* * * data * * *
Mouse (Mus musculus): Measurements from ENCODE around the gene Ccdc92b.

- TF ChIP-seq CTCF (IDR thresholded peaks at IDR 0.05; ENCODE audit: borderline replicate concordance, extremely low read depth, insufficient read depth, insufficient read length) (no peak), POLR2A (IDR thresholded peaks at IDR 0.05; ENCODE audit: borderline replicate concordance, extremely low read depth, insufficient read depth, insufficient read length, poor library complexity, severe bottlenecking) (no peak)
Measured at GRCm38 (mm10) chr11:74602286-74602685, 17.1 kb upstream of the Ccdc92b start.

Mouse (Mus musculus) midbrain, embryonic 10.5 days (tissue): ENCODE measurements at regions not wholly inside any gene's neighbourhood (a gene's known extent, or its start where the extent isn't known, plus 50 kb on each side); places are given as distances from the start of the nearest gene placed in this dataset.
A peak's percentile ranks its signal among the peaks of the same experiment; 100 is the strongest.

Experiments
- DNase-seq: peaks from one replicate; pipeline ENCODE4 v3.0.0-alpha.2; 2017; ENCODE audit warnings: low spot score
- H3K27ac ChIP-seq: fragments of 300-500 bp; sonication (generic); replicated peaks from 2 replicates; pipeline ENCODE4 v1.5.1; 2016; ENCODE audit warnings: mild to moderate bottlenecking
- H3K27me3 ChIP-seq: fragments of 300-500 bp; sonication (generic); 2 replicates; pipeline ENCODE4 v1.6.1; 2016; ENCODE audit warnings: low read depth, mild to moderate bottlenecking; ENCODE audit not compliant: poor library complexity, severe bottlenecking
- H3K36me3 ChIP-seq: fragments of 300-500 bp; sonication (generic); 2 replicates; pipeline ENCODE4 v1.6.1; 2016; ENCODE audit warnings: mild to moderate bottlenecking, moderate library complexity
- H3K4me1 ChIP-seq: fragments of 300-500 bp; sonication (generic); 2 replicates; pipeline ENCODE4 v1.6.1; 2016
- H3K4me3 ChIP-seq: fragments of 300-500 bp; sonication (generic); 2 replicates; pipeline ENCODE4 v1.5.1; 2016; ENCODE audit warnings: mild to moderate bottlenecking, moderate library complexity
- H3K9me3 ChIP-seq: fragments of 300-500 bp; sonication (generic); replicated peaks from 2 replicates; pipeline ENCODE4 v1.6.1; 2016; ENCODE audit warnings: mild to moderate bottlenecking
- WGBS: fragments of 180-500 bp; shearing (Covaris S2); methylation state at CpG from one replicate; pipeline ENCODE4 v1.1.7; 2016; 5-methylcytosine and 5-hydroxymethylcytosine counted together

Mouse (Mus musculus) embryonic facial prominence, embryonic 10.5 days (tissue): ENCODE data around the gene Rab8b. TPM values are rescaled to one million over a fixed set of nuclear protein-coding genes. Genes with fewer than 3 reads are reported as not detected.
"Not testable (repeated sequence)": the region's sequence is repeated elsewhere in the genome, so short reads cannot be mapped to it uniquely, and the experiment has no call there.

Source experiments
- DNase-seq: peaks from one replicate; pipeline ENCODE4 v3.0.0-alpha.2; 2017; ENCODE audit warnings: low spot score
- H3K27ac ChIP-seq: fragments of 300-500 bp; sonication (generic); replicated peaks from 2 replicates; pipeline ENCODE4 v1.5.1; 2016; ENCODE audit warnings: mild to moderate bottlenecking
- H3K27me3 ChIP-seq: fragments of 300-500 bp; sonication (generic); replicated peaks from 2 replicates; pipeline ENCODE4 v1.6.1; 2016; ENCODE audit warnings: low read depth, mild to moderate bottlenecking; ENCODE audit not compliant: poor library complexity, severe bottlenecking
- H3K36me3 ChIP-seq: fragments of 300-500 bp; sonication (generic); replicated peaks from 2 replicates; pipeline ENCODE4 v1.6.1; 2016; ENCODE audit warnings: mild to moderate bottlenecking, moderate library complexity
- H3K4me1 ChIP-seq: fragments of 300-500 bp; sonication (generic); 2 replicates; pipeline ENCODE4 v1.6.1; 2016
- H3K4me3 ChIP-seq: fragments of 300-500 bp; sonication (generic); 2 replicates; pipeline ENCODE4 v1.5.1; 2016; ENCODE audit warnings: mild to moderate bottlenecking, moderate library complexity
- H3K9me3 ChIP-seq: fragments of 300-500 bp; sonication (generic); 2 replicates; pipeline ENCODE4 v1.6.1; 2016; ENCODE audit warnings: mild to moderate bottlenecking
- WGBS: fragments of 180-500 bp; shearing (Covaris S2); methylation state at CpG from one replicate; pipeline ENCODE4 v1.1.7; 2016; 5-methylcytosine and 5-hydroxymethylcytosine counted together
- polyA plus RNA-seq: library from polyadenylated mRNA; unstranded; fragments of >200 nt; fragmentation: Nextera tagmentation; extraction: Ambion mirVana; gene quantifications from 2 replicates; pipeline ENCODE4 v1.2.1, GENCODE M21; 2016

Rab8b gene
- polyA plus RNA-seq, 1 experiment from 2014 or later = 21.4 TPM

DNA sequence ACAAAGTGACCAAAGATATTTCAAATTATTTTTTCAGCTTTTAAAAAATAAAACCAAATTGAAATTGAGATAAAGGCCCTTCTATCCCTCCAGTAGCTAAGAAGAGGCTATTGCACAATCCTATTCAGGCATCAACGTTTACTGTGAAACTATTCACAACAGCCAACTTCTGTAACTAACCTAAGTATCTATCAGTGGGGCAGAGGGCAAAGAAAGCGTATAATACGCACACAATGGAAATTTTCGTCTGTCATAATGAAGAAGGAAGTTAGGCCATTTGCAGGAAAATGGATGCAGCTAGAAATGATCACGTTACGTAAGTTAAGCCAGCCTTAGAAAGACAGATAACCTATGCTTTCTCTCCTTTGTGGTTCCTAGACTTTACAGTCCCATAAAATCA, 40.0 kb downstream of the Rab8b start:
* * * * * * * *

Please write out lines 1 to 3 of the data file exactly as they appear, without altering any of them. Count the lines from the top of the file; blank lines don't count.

Mouse (Mus musculus): Measurements from ENCODE around the gene Ccdc92b.

- TF ChIP-seq CTCF (IDR thresholded peaks at IDR 0.05; ENCODE audit: borderline replicate concordance, extremely low read depth, insufficient read depth, insufficient read length) (no peak), POLR2A (IDR thresholded peaks at IDR 0.05; ENCODE audit: borderline replicate concordance, extremely low read depth, insufficient read depth, insufficient read length, poor library complexity, severe bottlenecking) (no peak)
Measured at GRCm38 (mm10) chr11:74602286-74602685, 17.1 kb upstream of the Ccdc92b start.